Ask a Mexican

Many of us Mexicans have had close encounters with foreigners and English speakers, and not only is there a language barrier, but also a cultural one. Spanish is a romantic language and English is a Germanic language, so the general gist and sense of the language can be a lot more different than what it seems on paper. Also, some foreigners are taught Spanish in high school and university, but often times it’s a castellan Spanish- from Spain. Which is also, not how we speak in Mexico. 

How do you feel when a gringo speaks Spanish to you? What are some things you’ve noticed as far as the language barrier goes? Do you have any funny or interesting anecdotes?


Daniela Velazquez, 22, waitress.

I once had an American boss, who had a very bad temper. Sometimes, he was nice and would joke around with us, the whole crew was Mexican. He knew some Spanish words like ándale, hurry up; callate, shut up and such. On a good day, he would buy us tequila shots to make us work happier and on bad days he would scream his head off and get pissed if we talked in Spanish among us. We never meant to disrespect him, but honestly, communication was faster in our language. I thought it was the cure when he tried to speak in Spanish sometimes, when he was in a good mood but hated him trying to speak Spanish when he was angry: it seemed as if he wanted to offend us in our language. To this day, he has very unstable staff.


Jaime Higuera, 35, driver.

I always meet tourists who try their Spanish out. On spring break, I usually meet young women who practice their high school Spanish and it’s hilarious because they are taught a very formal Spanish. Last year, a girl tried her very best to “grab” a taxi, she thought the right word was coger, and that means something else here. (It translates more to a four-letter word that rhymes with firetruck) she was a little tipsy, which made it funnier but I felt bad after a while and told her the right way and pointed her to a nice colleague of mine, who drove her to her hotel. He told me that she practiced rolling her r’s all the way to the resort and it was driving him a little crazy! I overall am happy to meet people who try to speak Spanish, except for cursing, because even when I know they have no idea, they can be a little offensive.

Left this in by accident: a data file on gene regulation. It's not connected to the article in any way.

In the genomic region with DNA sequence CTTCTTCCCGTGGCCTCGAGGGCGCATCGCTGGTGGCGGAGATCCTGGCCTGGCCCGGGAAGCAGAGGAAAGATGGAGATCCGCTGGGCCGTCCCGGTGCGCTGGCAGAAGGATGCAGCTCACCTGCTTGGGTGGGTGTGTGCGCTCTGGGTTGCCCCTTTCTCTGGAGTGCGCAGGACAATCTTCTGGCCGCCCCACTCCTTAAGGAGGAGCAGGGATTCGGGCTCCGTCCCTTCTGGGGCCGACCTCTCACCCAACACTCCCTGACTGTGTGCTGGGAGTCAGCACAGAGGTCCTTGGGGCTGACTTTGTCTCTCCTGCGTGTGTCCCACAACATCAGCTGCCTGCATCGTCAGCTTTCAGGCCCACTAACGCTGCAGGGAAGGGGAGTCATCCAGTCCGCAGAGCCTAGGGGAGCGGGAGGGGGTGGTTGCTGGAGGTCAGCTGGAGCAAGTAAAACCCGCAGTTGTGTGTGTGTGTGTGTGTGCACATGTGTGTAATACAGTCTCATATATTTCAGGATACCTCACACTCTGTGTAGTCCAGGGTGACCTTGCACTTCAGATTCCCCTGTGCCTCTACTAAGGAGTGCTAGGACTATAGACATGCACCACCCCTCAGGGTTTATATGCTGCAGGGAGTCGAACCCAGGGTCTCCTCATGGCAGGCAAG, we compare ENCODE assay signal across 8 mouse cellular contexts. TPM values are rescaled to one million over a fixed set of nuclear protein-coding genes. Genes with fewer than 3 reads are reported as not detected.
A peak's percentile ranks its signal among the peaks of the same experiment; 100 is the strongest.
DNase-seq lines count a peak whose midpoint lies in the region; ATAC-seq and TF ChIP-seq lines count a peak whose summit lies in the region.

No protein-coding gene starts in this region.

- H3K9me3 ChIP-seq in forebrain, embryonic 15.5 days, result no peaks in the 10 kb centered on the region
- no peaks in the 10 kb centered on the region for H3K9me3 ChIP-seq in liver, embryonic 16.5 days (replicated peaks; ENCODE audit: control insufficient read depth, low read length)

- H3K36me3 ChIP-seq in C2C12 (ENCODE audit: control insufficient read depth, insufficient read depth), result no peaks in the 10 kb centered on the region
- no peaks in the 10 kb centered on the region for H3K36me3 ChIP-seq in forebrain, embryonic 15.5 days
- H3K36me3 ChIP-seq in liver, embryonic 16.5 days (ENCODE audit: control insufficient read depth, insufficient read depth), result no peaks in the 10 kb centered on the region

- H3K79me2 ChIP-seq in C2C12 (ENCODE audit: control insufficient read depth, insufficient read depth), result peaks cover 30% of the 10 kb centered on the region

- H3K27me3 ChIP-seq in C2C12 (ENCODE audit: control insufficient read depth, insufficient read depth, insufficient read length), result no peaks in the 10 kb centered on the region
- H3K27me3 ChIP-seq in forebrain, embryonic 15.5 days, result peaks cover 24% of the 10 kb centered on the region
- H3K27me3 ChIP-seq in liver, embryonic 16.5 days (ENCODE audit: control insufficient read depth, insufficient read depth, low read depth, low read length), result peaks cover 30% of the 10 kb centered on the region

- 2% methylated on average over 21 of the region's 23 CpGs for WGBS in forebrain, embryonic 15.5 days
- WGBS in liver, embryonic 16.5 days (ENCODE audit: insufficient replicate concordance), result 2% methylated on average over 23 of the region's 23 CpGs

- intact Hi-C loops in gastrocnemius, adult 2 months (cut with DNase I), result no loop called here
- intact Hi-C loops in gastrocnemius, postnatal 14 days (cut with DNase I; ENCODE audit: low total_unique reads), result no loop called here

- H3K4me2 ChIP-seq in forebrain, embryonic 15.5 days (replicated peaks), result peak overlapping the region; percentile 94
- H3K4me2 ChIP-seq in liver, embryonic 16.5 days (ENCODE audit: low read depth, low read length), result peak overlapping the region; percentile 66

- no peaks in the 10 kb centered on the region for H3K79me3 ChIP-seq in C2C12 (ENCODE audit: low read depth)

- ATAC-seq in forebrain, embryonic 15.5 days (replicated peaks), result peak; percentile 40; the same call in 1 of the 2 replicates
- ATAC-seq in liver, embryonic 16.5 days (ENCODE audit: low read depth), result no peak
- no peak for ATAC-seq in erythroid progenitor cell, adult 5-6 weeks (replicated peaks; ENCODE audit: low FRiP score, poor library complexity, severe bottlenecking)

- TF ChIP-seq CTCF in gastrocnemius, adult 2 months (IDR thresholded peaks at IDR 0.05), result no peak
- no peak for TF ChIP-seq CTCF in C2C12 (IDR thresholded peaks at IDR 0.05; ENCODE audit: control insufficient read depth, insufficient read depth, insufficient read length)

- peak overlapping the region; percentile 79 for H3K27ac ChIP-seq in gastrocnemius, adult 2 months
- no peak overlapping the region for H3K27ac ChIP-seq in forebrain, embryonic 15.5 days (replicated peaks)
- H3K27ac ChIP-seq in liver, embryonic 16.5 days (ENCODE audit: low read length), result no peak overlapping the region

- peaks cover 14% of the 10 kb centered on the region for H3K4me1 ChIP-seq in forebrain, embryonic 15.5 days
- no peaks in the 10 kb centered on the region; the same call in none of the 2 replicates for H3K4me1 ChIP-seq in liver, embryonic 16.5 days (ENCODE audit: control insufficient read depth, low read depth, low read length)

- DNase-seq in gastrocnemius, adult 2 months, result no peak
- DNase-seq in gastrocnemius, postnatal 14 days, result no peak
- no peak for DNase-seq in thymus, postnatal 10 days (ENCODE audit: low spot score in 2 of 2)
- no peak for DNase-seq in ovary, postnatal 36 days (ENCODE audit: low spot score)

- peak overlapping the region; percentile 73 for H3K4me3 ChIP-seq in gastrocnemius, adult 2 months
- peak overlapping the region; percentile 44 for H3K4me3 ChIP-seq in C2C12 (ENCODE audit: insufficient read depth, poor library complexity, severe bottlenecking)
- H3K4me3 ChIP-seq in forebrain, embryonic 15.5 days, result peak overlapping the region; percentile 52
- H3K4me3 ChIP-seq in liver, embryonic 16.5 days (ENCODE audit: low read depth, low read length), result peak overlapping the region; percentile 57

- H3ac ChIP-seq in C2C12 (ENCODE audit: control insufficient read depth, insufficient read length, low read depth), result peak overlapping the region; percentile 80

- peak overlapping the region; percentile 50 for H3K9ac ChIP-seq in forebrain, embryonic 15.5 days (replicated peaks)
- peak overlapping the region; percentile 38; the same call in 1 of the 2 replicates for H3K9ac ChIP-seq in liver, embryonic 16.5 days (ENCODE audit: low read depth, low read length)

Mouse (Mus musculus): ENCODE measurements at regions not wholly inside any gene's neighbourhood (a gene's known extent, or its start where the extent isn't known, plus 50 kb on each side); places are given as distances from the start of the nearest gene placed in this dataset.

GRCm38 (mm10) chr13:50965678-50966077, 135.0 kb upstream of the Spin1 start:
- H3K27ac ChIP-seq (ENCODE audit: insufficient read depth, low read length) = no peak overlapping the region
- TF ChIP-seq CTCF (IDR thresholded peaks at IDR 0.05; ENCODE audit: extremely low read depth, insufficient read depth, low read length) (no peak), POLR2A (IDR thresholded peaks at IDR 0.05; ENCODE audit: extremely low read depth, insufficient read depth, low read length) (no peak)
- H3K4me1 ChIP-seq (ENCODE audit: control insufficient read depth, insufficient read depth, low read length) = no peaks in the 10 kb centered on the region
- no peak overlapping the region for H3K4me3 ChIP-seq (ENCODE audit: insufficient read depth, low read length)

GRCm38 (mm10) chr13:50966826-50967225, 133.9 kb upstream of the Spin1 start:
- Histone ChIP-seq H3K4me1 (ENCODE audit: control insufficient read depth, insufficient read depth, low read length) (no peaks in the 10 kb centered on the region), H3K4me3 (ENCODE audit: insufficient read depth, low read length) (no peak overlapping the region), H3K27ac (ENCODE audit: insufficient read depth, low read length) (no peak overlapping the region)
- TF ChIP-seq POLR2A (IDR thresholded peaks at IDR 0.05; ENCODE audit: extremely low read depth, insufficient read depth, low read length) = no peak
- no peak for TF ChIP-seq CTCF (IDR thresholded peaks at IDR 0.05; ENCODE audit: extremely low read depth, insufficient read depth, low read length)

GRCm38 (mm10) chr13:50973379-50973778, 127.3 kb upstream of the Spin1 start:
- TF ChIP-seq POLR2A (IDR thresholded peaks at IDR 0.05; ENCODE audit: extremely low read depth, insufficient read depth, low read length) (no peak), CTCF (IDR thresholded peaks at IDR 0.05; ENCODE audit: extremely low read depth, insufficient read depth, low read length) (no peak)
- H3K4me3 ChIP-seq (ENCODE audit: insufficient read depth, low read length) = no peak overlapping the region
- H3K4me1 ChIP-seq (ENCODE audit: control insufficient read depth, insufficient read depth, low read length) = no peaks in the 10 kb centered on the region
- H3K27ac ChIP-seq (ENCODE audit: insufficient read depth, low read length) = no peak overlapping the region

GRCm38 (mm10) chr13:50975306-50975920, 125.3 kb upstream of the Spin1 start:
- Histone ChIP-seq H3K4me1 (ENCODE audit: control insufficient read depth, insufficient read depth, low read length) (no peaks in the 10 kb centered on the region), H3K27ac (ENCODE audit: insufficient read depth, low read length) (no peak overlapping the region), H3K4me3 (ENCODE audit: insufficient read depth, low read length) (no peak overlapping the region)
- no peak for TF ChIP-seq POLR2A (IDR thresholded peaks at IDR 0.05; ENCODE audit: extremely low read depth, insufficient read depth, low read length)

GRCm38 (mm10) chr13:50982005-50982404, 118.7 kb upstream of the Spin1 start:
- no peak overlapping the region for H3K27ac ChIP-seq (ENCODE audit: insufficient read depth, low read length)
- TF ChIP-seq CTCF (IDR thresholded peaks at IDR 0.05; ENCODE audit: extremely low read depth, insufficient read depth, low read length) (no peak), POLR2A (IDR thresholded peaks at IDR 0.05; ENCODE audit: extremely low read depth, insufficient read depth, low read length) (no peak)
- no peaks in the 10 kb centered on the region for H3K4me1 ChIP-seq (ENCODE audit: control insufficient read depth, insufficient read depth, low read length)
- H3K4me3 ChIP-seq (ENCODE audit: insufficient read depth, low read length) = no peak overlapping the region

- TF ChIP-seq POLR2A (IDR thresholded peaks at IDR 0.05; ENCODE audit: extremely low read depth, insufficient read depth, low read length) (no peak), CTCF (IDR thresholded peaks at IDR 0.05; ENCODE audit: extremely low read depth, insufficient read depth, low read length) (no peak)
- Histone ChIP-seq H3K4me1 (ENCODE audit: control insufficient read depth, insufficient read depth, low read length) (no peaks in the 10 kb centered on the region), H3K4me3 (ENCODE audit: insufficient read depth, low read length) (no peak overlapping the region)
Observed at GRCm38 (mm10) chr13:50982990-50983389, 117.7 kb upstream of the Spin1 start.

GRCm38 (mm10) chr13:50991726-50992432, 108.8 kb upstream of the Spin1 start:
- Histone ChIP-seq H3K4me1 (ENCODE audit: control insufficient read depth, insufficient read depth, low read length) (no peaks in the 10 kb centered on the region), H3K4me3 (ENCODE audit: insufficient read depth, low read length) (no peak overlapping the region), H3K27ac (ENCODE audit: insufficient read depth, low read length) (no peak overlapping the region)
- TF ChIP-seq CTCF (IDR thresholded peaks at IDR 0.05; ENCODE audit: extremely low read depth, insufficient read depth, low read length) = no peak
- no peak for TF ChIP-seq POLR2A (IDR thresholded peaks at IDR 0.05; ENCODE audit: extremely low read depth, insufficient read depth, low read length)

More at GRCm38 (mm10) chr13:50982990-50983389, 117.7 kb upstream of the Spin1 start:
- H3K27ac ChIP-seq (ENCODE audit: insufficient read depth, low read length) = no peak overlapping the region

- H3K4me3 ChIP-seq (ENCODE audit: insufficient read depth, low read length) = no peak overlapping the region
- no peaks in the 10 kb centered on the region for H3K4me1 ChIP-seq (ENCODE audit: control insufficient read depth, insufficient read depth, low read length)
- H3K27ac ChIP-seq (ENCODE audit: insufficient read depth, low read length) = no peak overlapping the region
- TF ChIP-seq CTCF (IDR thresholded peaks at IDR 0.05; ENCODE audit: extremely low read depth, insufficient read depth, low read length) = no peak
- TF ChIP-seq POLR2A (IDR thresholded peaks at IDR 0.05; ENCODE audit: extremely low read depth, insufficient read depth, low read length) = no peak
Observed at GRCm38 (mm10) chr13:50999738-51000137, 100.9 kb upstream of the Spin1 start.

Maria Montes, 41, cashier.

I really don’t mind when a foreigner tries to speak Spanish, what gets me is when they try to be funny. It’s like they are almost disrespecting someone with the wrong words, I know they don’t fully get it, but that’s my point, if you don’t know, don’t do it. One time this tourist tried to tell me a pickup line in Spanish to get a discount, he just didn’t get it. And not only that, he became increasingly annoying every time he tried. I was so mad at the end of it, his friends tipped me more than they should have, and even that did not make things better.


Domingo Aguilar, 65, retired.

I think it is really nice when someone tries to assimilate your culture as an effort to make you more comfortable. I spent a while living and working in the U.S., and many of us went to the same bar after a long day of work. Some of the waitresses were mean and told us we had to pay our beers in full as we ordered them, but the bartender was nice. He would try his best to speak to us, who had very bad English and make us feel welcome at the place. Eventually, we all would crowd at the bar to avoid the waitresses and ended up teaching him more Spanish, as he would teach us English. He only had a hard time when talking to elders, as we have a “you” for respect, “usted.” He would use it wrong all the time, and call younger people usted and then miss it when talking to elders, but we all knew he was trying.


Cristina Sanchez, 32, secretary.

Gringos are funny when they speak Spanish, whether they try it or not. It's just that they are so much different from us, they are a little colder I guess, and some of them try talking Spanish with a little spice in their accent. I guess we sound the same when we have broken English, and sometimes we take offense when they don’t understand us. I remember a little girl a couple of summers ago who wanted to buy something at the beach, she knew how to say please, thank you and goodbye in Spanish. She was just the cutest, and her parents were fluent in Spanish, so I felt proud that the whole family was trying.


Marisol Fernandez, 19, guide.

I love it when foreigners try to speak Spanish. I think it’s a sign of respect, we Mexicans are expected to speak English when we travel north, and they make the effort to be the same. I met a man from the UK who was fluent in Spanish and French and sometimes mixed them up a little, but it was totally understandable. He told me they were some of the hardest languages he had learned, but once you learn a romantic language, they are all a little easier.